Simply put, low/negative rates and the ECB’s exceptionally accommodative stance have had an impact on inflation across the euro area – but it just so happens that one of the key places where that inflation has been the most pronounced is barely represented in HICP.

At the start of 2020, it appeared that the ECB may have been considering giving more attention to housing-related inflation, given the increasingly larger number of references to owner-occupied housing costs from ECB Governing Council members and within the January and February 2020 Accounts of the monetary policy meetings.

  • From the January 2020 Account of the monetary policy meeting, “moreover, as HICP inflation only partially reflected changes in housing-related costs inflation measures would likely be higher currently if the cost of owner-occupied housing was accounted for.”
  • From the January 2020 Account of the monetary policy meeting, “regarding the impact of the cost of owner-occupied housing on inflation measures it was pointed out that while the effect of including this factor was generally procyclical and increased the volatility of inflation, it could also help to explain the perception of higher inflation in some countries where housing market developments had been relatively strong.”
  • From the February 2020 Account of the monetary policy meeting, “HICP inflation excluding food and energy was at its highest level for four years, although it was still slightly below its pre-crisis average. It was remarked that this level had been reached even without housing costs fully represented in the inflation measures.”

However, those references disappeared as quickly as they started once the strategy review was delayed and the pandemic response became the principal area of focus for the ECB. In fact, since the February 2020 Account of the monetary policy meeting, there have been next to no references to owner-occupied/rental/housing inflation anywhere within the ECB Accounts of the monetary policy meetings. But in 2021, the strategy review may finally have a chance to be completed.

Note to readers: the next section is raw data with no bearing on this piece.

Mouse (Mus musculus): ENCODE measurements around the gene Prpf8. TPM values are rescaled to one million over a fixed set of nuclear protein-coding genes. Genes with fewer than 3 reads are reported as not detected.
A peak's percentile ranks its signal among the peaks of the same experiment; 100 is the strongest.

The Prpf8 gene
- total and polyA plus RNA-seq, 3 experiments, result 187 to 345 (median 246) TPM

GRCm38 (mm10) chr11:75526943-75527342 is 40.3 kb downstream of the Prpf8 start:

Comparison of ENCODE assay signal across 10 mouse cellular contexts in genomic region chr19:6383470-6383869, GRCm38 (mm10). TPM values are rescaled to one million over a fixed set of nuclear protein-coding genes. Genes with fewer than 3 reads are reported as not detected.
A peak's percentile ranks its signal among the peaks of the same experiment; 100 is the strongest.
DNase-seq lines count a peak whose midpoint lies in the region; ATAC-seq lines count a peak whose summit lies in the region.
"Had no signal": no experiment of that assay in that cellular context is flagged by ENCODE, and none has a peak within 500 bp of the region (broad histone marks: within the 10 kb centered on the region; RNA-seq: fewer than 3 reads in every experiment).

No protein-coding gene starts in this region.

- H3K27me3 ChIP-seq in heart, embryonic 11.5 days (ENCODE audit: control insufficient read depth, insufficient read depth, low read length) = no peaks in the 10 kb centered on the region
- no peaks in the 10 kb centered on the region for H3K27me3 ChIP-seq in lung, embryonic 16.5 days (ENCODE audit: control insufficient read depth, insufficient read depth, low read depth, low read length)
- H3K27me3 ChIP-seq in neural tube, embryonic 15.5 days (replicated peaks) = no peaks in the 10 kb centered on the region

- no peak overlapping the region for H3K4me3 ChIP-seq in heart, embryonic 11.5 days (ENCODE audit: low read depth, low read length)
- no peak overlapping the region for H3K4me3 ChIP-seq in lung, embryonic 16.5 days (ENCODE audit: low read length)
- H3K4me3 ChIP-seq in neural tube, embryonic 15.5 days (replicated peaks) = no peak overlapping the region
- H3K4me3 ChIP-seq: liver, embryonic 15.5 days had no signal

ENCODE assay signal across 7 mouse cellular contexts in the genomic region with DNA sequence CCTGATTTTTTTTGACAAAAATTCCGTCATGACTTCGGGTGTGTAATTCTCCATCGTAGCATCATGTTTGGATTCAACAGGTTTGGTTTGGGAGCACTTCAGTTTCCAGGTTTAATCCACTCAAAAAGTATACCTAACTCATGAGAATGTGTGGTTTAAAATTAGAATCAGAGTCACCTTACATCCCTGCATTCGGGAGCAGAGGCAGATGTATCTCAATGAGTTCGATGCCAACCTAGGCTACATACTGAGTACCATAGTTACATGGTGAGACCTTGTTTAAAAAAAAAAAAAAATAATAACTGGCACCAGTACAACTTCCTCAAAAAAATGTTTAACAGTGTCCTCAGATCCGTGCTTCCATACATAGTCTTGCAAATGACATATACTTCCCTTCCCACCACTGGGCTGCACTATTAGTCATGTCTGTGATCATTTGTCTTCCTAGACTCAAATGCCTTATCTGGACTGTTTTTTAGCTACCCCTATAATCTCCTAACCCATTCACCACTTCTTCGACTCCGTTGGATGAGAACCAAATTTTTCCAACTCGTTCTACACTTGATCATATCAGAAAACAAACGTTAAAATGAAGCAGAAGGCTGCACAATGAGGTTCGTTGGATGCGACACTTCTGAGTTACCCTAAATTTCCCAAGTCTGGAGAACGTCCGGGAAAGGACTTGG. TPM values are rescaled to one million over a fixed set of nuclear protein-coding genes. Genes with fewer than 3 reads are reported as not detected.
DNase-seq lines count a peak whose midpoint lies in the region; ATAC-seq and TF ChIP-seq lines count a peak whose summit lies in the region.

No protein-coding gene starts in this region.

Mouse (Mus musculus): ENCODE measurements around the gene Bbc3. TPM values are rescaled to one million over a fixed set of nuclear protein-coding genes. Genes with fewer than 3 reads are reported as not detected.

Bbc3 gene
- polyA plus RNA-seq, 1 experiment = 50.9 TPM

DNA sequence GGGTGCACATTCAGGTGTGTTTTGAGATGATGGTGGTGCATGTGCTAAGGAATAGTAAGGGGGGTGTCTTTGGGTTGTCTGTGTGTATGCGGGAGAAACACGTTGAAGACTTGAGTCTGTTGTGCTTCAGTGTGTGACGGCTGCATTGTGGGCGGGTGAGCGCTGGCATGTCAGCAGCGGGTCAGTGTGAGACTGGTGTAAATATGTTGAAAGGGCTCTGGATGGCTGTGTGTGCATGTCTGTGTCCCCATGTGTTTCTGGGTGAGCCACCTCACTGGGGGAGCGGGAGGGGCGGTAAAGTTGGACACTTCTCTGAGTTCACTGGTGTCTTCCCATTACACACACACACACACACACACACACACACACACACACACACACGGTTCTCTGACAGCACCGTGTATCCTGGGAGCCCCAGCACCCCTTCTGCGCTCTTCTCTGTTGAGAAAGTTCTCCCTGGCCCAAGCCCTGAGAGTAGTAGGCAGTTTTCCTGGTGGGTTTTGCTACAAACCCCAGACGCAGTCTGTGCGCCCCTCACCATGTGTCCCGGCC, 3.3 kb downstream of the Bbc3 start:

HICP significantly understates housing inflation: One of the more common critiques of HICP as a broader measure of inflation in the euro area is that it significantly understates the true cost of housing and rental inflation, both of which tend to respond pro-cyclically during periods of growth that occur simultaneous with accommodative monetary policy.

Currently, ‘actual rents’ in HICP account for only 6.6% of the index whereas more modelbased owners’ equivalent measures in indices like UK CPIH, Canada CPI and the US CPI are comfortably more than 20% of the overall inflation measure (see Exhibit 12).

While a portion of this under-representation is due to issues with the construction of the index and furthermore what types of observable prices are allowed to be included, the problem runs even deeper when accounting for the fact that a significant portion of the 6.6% ‘actual rents’ inflation is subject to rental controls.

ECB Economic Bulletin Issue 8/2016 highlights this problem by noting that, “in some euro area countries rent controls, including indexation, are important and can lead to a longer-lasting divergence between the two sets of prices. This is especially true of social housing, which accounts for a significant part of some countries’ national HICP ‘actual rentals for housing’ component.”

House prices have been rising in the euro area: Currently, there are two different quarterly series published in the euro area by Eurostat/Member State statistics offices that measure house price and/or owner-occupied housing inflation. Eurostat has published a Technical manual on Owner-Occupied Housing and House Price Indices in 2017, which describes their methodology.

Both series (see Exhibit 14 and Exhibit 15) show that there has been some degree of appreciation in house prices in recent years across each of the largest euro area Member States, suggesting that inflation may have been marginally higher during these periods of economic growth/low rates if there was greater housing inclusion in HICP.

ECB President Lagarde appeared to agree with this sentiment in a May 2020 letter, where she noted that, “It is also important to note that, according to experimental calculations, adjusted inflation figures giving a larger weight to housing costs are currently slightly higher than the annual HICP inflation rate, whereas at some points in the past such adjustments would have resulted in a lower inflation rate.”

Yet significant challenges remain: On the surface, advising Eurostat/Member State statistics agencies to create a series that lent more weight to housing-related inflation measures would seem to be a quick fix to address some of the known measurement issues facing HICP.

However, the process of doing so is anything but simple, which is why any suggestion that it be fast-tracked could come as a surprise to the market. Consider the following: